Time to end obstetric fistula

Fistula, Stories | May 2, 2022

Obstetric fistula is a health condition affecting between 50,000 and 100,000 women worldwide each year. 

Although largely preventable, it often has life threatening consequences for women in some of the poorest countries in the world. Left untreated, it often leaves women with incontinence issues and can lead to other medical conditions, depression, and is associated with shame and stigma.

On May 23rd, please join CBM in raising awareness of this preventable and treatable condition by celebrating the United Nations’ International Day to End Obstetric Fistula.

CBM Australia have been supporting partners in Nigeria to improve access of women and girls, including women and girls with disabilities, to quality maternal and reproductive health services, with the aim of eliminating obstetric fistula.

This is especially important given that Nigeria has the world’s highest rates of fistula with over half a million women living with this life-altering condition.

One person to benefit from this project is Barira, a young woman with a disability who developed obstetric fistula after giving birth to her fourth child. Married to a man with a disability, Barira found it difficult to cope with the effects of obstetric fistula, which included incontinence, and so returned to live with her parents.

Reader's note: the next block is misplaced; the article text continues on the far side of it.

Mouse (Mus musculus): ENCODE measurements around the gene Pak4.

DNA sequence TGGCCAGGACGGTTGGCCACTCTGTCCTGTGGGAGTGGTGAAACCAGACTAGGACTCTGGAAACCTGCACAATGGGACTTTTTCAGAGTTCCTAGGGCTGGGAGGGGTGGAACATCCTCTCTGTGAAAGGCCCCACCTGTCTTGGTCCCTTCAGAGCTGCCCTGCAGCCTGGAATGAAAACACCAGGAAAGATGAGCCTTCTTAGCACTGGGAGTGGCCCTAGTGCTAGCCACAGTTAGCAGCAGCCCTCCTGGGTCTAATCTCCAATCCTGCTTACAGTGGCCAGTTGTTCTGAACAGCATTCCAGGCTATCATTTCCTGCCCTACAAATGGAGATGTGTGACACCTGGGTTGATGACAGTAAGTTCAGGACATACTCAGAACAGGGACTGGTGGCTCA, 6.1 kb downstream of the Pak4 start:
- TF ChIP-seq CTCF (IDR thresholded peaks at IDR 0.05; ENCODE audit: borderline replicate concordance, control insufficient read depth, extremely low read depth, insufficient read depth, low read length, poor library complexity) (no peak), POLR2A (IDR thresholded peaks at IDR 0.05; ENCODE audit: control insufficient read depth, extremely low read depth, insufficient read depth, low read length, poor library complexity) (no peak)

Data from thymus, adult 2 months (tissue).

With support from CBM’s project, Barira was able to access free fistula repair surgery at one of Nigeria’s national health facilities. In addition to improving the capacity of health services to deliver maternal and child health services, the CBM supported project also works with the government, health services, media and civil society organisations, including people with disabilities, to increase understanding of inclusive sexual and reproductive health and rights. This is done through various training sessions and community awareness raising activities, such as meetings, outreach programs and radio messages.

Barira’s operation was a success. She is happy that the fistula has healed and no longer lives with incontinence.

CBM acknowledges the support of the Australian Government through the Australian NGO Cooperation Program (ANCP)

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